The second point is there's interest in the United States in your work. What does that mean? This brings us to two points. First, you could have a future project in mind. For example, many years ago, we had a client who had developed an interesting edible packaging for fast food. The idea was that you would eat the chips first, then you could eat the packet. Although he had no job in the United States and nothing in the country, he had the patent for that technology. Several U.S. companies had expressed interest in his invention and had given him memorandums of interest, stating that they wanted to be a part of the project if he started it in the USA. So, although the client was based outside the USA, a couple of companies showed interest in his project. This demonstrates that there is interest in the United States.

Going back to what we first discussed - national importance and interest in the United States. It can be a current job or a future job. The third point is the easiest one - you are well positioned to fill the job. That means you can do the work. Of course, you can do the work, and that has never been a major issue. The last point is a legal issue rather than a technical one. It's a question of law. On the one hand, we have an interest in protecting the US workforce by not allowing ordinary people to enter the country for work that could be done by U.S. workers. On the other hand, it's in the best interest of the United States to bring in the best-qualified people for certain jobs.

So there's a balancing test, and that test is basically more of a legal issue than a technical issue. Once again if your work is of national importance, this one is relatively easy to prove. Okay, so that's what a national interest waiver looks like. Four things: one, there is work of national importance intrinsically; two, the person, or you, can prove that there's interest in the United States in your work; three, you're well qualified to do the job, never an issue; and four, the legal argument about why labor search should not be required.

Further Questions: 

Question:What are the criteria for qualifying as a National Interest Waiver (NIW) candidate, and would someone working in the technology field and joining a company part of the National Cyber Security Alliance be eligible for an NIW based on their interest in the cybersecurity domain?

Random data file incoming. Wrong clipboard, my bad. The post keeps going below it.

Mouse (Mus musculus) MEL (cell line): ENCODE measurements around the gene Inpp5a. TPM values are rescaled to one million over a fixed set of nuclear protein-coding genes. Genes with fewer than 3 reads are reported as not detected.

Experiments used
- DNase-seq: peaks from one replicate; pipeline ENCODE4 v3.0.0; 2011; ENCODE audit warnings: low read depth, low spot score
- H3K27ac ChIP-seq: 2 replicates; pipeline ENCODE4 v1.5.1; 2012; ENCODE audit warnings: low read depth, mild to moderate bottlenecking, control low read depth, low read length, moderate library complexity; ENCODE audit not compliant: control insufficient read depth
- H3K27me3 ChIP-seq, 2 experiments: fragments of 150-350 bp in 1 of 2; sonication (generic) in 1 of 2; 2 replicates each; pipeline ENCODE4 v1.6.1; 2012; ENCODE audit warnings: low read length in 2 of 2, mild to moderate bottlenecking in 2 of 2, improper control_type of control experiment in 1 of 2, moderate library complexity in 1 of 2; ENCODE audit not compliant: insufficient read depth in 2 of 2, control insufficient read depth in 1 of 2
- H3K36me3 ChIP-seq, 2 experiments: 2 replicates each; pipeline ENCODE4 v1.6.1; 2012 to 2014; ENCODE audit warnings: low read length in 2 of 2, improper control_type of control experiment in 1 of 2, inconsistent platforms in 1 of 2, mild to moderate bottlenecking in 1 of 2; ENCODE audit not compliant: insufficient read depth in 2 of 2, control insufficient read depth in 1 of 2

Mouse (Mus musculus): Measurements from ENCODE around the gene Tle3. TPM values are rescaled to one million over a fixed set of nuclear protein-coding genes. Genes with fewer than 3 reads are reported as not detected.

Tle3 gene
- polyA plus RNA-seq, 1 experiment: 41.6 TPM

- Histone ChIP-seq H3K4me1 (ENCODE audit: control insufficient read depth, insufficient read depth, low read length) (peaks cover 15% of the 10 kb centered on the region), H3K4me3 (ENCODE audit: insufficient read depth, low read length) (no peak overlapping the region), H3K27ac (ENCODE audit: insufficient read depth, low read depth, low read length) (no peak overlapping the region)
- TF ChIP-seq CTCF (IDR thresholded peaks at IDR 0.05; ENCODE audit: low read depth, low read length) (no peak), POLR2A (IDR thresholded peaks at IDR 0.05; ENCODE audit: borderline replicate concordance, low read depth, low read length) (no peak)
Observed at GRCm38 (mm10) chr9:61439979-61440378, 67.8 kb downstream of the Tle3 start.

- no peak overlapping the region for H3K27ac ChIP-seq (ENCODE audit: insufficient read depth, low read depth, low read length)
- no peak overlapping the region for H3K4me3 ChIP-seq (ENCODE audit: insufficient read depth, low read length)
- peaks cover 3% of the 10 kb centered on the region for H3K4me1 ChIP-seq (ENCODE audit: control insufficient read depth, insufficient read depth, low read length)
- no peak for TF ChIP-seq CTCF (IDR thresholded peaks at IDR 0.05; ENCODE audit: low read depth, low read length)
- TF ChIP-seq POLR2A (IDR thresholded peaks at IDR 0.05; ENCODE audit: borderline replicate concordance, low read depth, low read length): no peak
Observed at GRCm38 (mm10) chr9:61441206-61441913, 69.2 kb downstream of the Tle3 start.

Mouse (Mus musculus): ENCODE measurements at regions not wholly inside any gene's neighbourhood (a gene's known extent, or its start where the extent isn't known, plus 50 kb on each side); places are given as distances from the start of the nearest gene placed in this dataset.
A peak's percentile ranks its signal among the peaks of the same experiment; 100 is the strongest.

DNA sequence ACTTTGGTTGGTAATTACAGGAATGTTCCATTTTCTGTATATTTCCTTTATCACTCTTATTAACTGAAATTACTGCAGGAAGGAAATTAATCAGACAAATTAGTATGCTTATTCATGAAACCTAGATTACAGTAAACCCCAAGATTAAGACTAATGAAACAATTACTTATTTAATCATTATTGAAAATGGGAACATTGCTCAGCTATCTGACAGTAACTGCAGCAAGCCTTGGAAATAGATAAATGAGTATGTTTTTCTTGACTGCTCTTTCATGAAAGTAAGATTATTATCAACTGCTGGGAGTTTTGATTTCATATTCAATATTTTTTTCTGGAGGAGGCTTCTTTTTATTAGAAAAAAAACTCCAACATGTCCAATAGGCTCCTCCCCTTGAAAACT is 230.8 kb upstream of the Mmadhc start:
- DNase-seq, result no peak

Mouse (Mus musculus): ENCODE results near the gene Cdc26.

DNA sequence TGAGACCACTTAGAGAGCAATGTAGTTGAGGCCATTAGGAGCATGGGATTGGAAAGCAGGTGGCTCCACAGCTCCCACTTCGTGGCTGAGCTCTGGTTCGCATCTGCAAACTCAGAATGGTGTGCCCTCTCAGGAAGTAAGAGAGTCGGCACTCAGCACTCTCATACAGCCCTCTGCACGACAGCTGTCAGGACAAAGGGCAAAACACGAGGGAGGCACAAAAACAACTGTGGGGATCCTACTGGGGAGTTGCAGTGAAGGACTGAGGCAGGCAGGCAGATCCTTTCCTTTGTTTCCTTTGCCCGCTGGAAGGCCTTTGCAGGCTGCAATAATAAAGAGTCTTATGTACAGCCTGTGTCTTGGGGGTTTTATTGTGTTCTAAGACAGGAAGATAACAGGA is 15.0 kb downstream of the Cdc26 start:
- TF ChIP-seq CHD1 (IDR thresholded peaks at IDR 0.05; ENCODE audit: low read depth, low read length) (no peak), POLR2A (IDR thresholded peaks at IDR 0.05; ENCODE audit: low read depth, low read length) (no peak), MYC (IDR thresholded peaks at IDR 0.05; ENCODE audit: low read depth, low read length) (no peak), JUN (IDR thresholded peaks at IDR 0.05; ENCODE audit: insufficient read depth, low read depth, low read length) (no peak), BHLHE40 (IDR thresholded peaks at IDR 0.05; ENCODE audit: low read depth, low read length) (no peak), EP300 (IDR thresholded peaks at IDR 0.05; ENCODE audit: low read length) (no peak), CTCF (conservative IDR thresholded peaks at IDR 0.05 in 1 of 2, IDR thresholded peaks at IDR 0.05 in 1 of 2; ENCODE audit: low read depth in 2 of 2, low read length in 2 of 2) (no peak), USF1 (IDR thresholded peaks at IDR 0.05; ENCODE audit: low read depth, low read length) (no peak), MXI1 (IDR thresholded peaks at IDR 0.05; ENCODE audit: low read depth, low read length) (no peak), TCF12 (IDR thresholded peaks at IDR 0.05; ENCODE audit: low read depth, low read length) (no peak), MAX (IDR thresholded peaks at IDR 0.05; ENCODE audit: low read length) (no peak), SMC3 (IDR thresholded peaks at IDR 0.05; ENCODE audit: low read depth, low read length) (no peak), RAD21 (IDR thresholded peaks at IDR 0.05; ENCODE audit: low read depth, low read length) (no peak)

I think so. For example; In the energy sector, there was a geological engineer. He had used an array of sensors to create a mechanism that could predict earthquakes and seismic activity far more accurately and ahead of time than the current technology. However, this technology was locked into a particular company that held the patent to it. The National Interest Waiver (NIW) was denied because they argued that there was already sensor technology available and that the work he was doing was not going to be deployed generally, but rather confined to this one particular company.

But if this decision had happened under NIW, I think it would be incorrect. The focus should be on protecting people from seismic activity, not who owns the patent. His work has helped protect people, and that's what matters. The same principle applies to cybersecurity, which is undoubtedly a matter of national interest.

If you or your employer are part of a conglomerate dedicated to protecting our cyber borders, a case can be made that your work is in the national interest. This is especially true if you can demonstrate that what you are doing is cutting-edge cybersecurity work, although that's not required by the NIW criteria.

Question: Just two days ago, my OPT got approved, and my future employer, whom I'm joining in May, is planning for H-1B lottery. If my application is selected, I will apply for a change of status to H-1B, and my employer might also file for a green card on my behalf. However, if my application is not selected, what would be your best suggestion? Should I wait for the next lottery or should I apply for a National Interest Waiver (NIW)?

Now, remember, there are two different considerations here. One is: how do I work tomorrow? And two, how do I get my green card? These are two different things. 'How do I work tomorrow?' is determined by your H-1B or OPT, etc. So, if you apply for an NIW, that's not going to help you tomorrow. It's going to help you in 15 years when you get your green card, 10 years, or whatever the time is. So, what you need to do is worry about both: 'What do I do about tomorrow?' and 'What do I do about my green card?' For tomorrow, you could go back to school, get more education, and participate in curricular practical training. Remember, you want to enhance your career, not just keep getting CPTs. So, if you go back to school, get something that will help your career so that if ever questioned (although this is legal), we can argue that this was the enhancement of your career.